Producing this was the equivalent of Vogue producing their fall issue, I tell ya. I clearly remember when I made this magazine – it was the summer before I went into Grade 8. I was stricken with a horrible case of mono that had me basically sleeping the entire summer. Absolutely no energy whatsoever. In late August when I was starting to come out of it (ie. able to sit up for a while and hold a pencil without falling asleep at the table), I decided to create my masterpiece – my very own fashion magazine.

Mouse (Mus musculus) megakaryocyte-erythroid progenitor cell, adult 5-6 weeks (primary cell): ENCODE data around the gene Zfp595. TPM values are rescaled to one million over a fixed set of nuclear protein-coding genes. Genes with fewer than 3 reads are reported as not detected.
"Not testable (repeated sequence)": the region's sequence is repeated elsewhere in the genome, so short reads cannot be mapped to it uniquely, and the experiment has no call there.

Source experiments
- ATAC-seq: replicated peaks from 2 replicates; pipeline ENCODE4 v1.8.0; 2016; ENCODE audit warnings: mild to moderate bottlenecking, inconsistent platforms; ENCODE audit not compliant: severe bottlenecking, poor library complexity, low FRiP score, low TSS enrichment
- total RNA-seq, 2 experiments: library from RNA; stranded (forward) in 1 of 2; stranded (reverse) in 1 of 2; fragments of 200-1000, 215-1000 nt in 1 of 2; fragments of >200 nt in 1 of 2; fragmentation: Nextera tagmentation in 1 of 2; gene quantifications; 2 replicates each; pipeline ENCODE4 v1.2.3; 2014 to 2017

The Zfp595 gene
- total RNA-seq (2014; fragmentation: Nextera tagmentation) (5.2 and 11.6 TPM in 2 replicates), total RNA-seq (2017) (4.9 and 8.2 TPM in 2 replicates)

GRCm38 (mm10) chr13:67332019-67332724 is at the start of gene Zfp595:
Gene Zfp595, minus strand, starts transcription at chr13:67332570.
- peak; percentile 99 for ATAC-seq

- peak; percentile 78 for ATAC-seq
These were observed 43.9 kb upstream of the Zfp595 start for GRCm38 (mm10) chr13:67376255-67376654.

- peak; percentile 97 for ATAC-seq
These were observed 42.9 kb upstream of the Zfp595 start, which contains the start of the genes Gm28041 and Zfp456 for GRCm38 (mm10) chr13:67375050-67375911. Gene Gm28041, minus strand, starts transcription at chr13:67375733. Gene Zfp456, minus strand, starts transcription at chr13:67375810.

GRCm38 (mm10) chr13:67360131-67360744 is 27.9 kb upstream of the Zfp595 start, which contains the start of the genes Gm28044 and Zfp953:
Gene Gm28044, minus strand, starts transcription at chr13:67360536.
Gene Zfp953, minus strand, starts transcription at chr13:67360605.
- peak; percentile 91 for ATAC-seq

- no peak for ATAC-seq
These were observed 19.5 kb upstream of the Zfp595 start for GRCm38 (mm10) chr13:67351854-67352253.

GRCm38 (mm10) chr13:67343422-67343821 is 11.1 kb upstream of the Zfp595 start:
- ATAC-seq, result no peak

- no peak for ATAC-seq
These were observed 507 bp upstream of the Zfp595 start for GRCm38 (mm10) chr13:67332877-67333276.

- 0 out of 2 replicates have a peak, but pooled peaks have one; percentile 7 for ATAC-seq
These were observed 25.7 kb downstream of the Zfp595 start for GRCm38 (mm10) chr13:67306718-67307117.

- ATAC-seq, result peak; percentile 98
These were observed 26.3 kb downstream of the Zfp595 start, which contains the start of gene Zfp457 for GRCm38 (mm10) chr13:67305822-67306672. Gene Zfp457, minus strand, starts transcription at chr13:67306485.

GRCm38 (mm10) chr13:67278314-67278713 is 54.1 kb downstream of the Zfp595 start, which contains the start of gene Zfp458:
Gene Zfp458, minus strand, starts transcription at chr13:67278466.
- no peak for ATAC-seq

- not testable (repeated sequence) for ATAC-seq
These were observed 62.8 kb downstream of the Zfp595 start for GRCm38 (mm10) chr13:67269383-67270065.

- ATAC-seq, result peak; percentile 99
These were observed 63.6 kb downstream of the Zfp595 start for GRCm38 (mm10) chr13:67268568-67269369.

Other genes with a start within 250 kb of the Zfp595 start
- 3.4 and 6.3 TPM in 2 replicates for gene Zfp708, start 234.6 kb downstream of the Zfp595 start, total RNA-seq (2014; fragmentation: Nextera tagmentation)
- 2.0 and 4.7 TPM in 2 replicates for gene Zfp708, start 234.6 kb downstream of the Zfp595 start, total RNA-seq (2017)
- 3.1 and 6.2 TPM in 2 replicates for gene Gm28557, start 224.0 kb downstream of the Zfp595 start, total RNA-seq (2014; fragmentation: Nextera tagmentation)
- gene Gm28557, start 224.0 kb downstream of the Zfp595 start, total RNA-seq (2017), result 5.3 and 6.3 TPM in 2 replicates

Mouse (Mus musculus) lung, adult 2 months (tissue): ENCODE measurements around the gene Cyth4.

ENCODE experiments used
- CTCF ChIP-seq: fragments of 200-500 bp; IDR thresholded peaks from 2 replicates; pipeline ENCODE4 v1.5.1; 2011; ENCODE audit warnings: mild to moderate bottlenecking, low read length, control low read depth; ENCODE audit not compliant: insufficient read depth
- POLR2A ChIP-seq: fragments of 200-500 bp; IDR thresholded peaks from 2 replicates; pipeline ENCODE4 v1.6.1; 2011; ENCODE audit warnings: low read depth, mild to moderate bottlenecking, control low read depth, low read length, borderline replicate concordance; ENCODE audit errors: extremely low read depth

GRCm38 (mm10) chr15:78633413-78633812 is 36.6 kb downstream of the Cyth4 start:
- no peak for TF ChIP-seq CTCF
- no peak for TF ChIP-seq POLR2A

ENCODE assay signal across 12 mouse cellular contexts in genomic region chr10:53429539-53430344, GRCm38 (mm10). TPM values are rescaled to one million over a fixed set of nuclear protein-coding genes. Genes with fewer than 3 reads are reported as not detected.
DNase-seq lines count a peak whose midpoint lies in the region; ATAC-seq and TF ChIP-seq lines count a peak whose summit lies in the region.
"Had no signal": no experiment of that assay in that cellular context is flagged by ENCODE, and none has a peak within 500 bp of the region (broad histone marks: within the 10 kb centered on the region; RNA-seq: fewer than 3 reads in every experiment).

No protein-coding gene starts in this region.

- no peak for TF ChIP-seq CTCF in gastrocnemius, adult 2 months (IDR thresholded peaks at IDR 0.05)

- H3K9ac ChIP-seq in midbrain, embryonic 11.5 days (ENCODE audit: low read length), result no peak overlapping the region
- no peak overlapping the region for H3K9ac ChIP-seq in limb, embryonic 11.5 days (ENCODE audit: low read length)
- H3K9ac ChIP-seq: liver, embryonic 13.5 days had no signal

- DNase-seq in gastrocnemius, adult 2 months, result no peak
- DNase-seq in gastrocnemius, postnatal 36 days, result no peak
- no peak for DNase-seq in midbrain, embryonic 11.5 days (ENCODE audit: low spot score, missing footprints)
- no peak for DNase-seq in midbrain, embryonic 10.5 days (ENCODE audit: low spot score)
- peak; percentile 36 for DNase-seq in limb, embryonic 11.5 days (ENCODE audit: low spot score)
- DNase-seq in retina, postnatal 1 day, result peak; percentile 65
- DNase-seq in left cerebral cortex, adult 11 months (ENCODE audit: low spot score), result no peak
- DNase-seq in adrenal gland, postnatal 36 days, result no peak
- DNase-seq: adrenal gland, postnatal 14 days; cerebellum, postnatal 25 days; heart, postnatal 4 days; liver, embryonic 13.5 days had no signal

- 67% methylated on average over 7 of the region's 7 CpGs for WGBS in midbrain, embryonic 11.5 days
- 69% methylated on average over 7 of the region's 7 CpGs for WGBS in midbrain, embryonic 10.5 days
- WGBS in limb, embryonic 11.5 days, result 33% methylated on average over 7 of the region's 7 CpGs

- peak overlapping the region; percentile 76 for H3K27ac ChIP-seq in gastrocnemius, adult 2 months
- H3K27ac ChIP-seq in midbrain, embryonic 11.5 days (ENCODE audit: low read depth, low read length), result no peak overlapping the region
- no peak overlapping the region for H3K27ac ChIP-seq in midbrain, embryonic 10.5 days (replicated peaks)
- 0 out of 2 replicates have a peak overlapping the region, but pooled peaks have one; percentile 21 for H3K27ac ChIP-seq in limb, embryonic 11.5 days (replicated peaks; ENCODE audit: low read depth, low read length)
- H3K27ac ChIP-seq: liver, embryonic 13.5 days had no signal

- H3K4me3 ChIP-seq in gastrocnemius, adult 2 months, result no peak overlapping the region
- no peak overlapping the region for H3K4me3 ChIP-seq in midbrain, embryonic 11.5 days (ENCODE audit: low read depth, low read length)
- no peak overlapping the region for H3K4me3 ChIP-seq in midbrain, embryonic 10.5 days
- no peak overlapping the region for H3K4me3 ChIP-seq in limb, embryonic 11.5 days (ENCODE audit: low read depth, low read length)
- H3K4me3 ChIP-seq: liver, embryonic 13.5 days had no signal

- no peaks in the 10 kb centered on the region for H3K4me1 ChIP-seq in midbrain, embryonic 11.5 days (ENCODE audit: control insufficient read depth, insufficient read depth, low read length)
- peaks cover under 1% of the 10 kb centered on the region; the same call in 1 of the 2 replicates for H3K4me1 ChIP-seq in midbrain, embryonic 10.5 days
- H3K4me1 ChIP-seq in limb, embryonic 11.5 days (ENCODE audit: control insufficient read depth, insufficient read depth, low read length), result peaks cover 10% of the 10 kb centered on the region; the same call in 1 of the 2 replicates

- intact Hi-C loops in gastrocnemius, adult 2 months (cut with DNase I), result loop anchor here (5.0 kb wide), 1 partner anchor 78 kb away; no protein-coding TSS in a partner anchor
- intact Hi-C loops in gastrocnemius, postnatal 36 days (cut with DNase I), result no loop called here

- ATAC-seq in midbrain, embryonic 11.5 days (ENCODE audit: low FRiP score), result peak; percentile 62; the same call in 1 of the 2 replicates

You can tell what I was doing in between naps that summer – reading Elle, Mademoiselle, Glamour, and the like. Funny how I was totally into those magazines, but I couldn’t apply make-up worth a darn, and really wasn’t at all fashionable. I love how I was so official with listing the brand names and prices, all magazine-style. I didn’t quite get that Max Factor ad finished on the back cover, though – after all that, I couldn’t finish it? Ah well, adds to its charm.

Thanks for indulging me in this trip through my tender teenage years!

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For Part 1 and an explanation, click here.